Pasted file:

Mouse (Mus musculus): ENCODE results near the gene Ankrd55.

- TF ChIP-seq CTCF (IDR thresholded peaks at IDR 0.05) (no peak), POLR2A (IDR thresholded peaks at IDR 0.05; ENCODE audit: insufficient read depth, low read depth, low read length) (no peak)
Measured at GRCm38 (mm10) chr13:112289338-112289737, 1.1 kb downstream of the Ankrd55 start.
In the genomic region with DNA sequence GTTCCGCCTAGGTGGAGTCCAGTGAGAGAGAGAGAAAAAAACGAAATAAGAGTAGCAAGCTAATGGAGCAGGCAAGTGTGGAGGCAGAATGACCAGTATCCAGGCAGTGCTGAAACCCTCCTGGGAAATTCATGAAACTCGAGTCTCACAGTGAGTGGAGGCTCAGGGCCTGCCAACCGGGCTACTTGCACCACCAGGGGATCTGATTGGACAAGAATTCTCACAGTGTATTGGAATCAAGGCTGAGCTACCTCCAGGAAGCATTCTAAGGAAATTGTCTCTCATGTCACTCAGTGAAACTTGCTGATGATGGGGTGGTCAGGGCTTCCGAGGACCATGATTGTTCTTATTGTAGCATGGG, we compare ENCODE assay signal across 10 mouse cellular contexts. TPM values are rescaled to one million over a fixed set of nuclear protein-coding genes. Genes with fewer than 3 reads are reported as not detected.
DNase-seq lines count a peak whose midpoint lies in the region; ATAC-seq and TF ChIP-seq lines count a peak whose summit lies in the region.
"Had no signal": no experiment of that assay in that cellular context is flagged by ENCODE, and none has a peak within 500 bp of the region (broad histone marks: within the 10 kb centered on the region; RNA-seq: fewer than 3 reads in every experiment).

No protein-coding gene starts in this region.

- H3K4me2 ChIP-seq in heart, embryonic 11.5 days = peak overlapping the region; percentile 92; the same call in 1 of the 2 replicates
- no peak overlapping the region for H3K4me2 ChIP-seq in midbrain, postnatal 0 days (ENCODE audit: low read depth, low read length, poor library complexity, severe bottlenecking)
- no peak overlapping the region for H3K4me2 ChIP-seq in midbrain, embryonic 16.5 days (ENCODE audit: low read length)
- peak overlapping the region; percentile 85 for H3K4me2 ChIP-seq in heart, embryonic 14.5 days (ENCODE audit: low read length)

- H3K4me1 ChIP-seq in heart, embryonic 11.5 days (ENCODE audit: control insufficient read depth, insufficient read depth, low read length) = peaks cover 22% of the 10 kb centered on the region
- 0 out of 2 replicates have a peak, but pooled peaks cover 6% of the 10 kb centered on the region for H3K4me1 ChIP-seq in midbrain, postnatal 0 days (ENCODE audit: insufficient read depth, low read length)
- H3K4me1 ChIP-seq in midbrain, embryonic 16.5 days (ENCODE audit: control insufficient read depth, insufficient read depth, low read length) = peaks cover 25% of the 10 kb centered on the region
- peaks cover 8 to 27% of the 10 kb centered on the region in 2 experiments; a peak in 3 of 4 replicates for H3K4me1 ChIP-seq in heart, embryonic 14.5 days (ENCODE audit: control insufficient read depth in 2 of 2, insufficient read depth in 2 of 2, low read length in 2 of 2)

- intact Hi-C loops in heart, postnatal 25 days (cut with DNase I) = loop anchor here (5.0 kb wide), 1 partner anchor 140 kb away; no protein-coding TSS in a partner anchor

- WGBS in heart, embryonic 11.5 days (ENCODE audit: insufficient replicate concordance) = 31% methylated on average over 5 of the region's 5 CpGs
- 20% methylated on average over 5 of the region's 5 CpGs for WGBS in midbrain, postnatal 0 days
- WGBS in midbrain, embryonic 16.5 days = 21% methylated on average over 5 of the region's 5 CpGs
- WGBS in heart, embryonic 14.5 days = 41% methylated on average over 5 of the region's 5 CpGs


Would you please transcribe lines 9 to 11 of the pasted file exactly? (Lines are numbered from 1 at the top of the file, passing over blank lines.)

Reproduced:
- no peak overlapping the region for H3K4me2 ChIP-seq in midbrain, postnatal 0 days (ENCODE audit: low read depth, low read length, poor library complexity, severe bottlenecking)
- no peak overlapping the region for H3K4me2 ChIP-seq in midbrain, embryonic 16.5 days (ENCODE audit: low read length)
- peak overlapping the region; percentile 85 for H3K4me2 ChIP-seq in heart, embryonic 14.5 days (ENCODE audit: low read length)